If disease is severe enough to warrant the use of fungicides, be sure that the dogwood is a valuable specimen and the spray equipment can provide good coverage. For fungicides to be effective, they must be applied as soon as symptoms are noticed. Very effective fungicides for dogwood powdery mildew control include myclobutanil and propiconazole. Some control can also be obtained with triadimefon, thiophanate methyl, sulfur, or copper fungicides. Product labels will provide information on how often to spray. The first four fungicides listed have systemic properties and can be sprayed less often than sulfur or copper fungicides. When powdery mildew persists and sprays are repeated, it is recommended to alternate fungicides to decrease the chance of fungi developing resistance.
Spot Anthracnose: This disease is caused by the fungus Elsinoe corni, one of the most common leaf diseases of flowering dogwoods. The flower bracts are usually attacked first and then the leaves, young shoots and fruit of dogwoods, primarily during wet spring weather. Symptoms are small (⅛ inch), tan spots with reddish-purple borders. When infection is severe, these spots can cause flower bracts and leaves to become wrinkled and distorted. As further infections occur, individual spots eventually merge to form larger spots. The centers may drop out. This fungus survives from year to year on infected twigs, fruits and other tissues. Frequent rains or extended periods of high humidity are needed for disease development. When dry weather follows bud swell and bloom, the symptoms are rarely seen on the flower bracts. If spotting does not appear on the bracts, the disease may not be severe on the leaves.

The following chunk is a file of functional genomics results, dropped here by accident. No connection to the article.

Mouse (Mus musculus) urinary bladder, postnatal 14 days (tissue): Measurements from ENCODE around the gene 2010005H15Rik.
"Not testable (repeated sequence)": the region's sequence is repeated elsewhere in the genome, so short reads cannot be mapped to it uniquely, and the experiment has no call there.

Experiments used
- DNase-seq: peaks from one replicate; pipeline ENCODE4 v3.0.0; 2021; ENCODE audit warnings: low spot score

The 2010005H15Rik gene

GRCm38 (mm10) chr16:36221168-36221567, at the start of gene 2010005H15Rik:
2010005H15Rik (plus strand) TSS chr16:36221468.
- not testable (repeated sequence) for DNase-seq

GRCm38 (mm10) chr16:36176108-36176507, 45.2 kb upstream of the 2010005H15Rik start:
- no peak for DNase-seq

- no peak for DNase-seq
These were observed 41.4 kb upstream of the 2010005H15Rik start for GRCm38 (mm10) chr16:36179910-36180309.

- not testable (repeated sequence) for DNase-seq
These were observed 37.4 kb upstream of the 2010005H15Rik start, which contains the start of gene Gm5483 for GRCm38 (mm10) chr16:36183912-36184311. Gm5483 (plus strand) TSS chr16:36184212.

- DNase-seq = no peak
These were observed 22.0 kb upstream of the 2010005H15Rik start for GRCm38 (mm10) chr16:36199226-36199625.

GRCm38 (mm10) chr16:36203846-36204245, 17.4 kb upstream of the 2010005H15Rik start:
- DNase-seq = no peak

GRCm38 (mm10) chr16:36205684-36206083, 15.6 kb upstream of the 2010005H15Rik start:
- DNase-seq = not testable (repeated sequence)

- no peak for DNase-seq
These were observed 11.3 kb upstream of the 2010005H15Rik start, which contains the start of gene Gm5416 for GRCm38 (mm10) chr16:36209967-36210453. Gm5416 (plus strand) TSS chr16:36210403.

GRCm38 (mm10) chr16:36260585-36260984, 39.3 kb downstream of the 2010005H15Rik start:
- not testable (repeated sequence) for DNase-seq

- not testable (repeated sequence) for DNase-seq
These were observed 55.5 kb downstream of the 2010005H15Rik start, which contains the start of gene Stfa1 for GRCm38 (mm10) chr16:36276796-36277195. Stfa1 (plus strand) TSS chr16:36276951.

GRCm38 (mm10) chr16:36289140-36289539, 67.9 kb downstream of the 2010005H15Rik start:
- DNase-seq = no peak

Prevention & Treatment: In most cases this disease doesn't result in significant damage, but severe and repeat infections each year can significantly weaken a tree. Thin the canopy to increase air movement. Planting species and cultivars with some degree of disease resistance is an excellent option for managing this problem in the landscape. The disease-tolerant and resistant varieties include:
· Kousa dogwood (Cornus kousa) 'National', 'Milky Way Select'
· Flowering dogwood (C. florida) 'Cherokee Brave', 'Cherokee Chief', 'Welch's Bay Beauty', 'Cherokee Princess' and 'Springtime'
· Rutger's Hybrid - 'Stellar Pink'
The worst spot anthracnose has been reported on Cornus florida 'Rainbow' and 'Cherokee Daybreak '.
If spotting becomes severe, fungicides can be used in the spring starting at bud break and continuing until leaves are fully expanded. Fungicides available for use include chlorothalonil, mancozeb, propiconazole, thiophanate-methyl or copper fungicides. Fungicides for spot anthracnose will also control dogwood anthracnose (canker anthracnose). Apply all chemicals according to directions on the label.